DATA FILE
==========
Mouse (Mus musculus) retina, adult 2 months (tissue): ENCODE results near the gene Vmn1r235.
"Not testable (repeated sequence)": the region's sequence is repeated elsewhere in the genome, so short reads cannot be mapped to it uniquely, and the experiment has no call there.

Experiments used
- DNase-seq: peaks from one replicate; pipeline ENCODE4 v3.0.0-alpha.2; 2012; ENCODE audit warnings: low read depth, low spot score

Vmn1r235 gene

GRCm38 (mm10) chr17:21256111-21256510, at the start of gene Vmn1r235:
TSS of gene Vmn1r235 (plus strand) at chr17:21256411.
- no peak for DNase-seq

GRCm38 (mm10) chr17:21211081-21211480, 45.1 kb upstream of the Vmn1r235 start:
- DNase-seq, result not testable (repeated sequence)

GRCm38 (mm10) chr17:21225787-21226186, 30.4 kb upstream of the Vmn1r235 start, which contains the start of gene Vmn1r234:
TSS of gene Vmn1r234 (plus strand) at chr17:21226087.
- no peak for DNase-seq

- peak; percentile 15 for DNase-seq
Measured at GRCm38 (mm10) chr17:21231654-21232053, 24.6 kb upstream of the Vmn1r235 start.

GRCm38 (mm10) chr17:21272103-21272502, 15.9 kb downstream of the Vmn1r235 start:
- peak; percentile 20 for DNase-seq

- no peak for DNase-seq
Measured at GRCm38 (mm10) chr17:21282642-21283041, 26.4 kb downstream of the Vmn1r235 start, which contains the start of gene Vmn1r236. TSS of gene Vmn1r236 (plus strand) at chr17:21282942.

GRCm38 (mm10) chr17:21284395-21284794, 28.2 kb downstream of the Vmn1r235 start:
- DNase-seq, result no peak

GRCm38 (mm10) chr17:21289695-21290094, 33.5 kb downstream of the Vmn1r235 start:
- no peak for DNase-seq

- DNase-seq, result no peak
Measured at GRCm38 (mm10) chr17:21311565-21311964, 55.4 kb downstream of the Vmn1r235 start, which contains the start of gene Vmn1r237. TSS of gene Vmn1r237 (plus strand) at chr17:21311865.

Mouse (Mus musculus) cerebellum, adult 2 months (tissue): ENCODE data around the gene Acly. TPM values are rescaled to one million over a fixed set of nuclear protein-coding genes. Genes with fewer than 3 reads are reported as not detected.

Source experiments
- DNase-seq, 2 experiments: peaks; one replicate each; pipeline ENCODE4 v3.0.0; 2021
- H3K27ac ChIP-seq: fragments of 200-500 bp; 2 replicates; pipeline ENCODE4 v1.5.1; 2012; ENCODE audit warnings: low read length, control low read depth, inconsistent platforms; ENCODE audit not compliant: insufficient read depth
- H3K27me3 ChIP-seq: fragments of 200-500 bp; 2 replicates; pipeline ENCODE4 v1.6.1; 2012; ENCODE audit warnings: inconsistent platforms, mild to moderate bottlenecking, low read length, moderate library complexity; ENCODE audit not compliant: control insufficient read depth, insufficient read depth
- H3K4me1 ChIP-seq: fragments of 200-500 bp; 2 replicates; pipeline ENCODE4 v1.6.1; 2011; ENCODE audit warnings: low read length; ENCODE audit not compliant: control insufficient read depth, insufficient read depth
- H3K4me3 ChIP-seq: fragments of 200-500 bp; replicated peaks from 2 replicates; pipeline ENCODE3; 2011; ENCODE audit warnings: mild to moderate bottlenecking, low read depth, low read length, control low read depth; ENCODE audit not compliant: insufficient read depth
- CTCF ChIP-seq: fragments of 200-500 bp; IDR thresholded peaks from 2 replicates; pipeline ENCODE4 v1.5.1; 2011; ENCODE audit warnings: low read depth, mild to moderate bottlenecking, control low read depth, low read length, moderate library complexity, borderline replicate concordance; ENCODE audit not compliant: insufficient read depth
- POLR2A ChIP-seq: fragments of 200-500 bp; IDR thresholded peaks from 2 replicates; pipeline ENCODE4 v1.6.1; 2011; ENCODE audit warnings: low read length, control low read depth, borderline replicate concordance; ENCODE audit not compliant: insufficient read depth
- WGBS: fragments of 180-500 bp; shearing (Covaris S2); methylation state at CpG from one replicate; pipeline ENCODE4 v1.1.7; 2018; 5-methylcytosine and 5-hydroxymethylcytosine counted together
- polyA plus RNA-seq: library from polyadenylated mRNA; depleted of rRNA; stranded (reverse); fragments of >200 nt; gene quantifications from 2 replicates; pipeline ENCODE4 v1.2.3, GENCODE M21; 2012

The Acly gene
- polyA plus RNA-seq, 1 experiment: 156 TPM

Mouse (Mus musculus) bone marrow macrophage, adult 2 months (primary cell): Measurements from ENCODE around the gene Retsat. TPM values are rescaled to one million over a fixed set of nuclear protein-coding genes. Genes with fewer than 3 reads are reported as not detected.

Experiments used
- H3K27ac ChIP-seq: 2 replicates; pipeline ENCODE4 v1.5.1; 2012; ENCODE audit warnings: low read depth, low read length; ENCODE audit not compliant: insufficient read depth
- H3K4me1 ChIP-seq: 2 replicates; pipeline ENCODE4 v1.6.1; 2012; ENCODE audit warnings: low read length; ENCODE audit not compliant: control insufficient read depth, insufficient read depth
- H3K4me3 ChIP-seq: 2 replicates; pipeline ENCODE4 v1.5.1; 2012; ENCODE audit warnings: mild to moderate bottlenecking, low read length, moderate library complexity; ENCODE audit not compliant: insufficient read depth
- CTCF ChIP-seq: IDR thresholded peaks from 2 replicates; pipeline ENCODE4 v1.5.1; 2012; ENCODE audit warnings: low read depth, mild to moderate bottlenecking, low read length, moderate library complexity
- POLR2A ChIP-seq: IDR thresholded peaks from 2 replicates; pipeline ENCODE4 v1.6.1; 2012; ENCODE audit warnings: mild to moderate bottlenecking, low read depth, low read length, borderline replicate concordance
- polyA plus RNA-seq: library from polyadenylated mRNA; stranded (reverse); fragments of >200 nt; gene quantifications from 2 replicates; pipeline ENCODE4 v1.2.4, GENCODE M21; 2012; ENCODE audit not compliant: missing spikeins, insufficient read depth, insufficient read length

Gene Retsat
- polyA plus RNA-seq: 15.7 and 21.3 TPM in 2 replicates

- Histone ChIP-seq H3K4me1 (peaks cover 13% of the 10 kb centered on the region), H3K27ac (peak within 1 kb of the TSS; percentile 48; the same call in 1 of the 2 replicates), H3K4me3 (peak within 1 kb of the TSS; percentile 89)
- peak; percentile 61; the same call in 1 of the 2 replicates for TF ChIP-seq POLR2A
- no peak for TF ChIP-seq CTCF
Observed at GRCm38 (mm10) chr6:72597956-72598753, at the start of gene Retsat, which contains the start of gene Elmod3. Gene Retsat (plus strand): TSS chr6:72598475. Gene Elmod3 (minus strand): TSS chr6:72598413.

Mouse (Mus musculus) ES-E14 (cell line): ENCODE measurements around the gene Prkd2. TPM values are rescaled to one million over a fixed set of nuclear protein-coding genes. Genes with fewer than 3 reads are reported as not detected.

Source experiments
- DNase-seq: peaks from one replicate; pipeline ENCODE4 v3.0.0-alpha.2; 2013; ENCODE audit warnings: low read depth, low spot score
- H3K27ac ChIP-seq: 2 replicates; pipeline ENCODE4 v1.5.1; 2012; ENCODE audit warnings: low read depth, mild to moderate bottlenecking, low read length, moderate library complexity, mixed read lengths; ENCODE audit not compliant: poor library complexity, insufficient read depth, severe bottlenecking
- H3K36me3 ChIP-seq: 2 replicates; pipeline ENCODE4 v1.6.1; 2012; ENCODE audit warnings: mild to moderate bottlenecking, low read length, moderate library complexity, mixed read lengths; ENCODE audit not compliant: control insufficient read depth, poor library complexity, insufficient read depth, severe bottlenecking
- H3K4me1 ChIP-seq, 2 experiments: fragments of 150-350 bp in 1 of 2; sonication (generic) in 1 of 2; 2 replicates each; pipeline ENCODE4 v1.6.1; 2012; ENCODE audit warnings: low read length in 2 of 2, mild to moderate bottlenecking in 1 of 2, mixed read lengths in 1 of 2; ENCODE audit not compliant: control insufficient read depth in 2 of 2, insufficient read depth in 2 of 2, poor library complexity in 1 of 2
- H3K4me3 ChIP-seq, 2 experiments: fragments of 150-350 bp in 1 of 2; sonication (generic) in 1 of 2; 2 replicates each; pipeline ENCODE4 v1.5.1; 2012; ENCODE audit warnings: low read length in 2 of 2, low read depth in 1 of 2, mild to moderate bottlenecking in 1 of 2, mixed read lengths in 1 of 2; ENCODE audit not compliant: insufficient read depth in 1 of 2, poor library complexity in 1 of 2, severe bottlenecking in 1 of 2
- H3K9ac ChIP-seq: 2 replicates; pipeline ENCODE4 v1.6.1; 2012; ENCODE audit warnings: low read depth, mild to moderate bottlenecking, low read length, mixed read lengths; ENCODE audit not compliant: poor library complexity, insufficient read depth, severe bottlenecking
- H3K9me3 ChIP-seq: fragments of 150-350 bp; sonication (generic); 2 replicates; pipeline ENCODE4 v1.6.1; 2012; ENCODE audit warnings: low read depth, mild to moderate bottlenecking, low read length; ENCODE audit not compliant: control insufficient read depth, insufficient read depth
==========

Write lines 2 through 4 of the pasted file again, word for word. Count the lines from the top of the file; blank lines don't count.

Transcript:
"Not testable (repeated sequence)": the region's sequence is repeated elsewhere in the genome, so short reads cannot be mapped to it uniquely, and the experiment has no call there.

Experiments used
- DNase-seq: peaks from one replicate; pipeline ENCODE4 v3.0.0-alpha.2; 2012; ENCODE audit warnings: low read depth, low spot score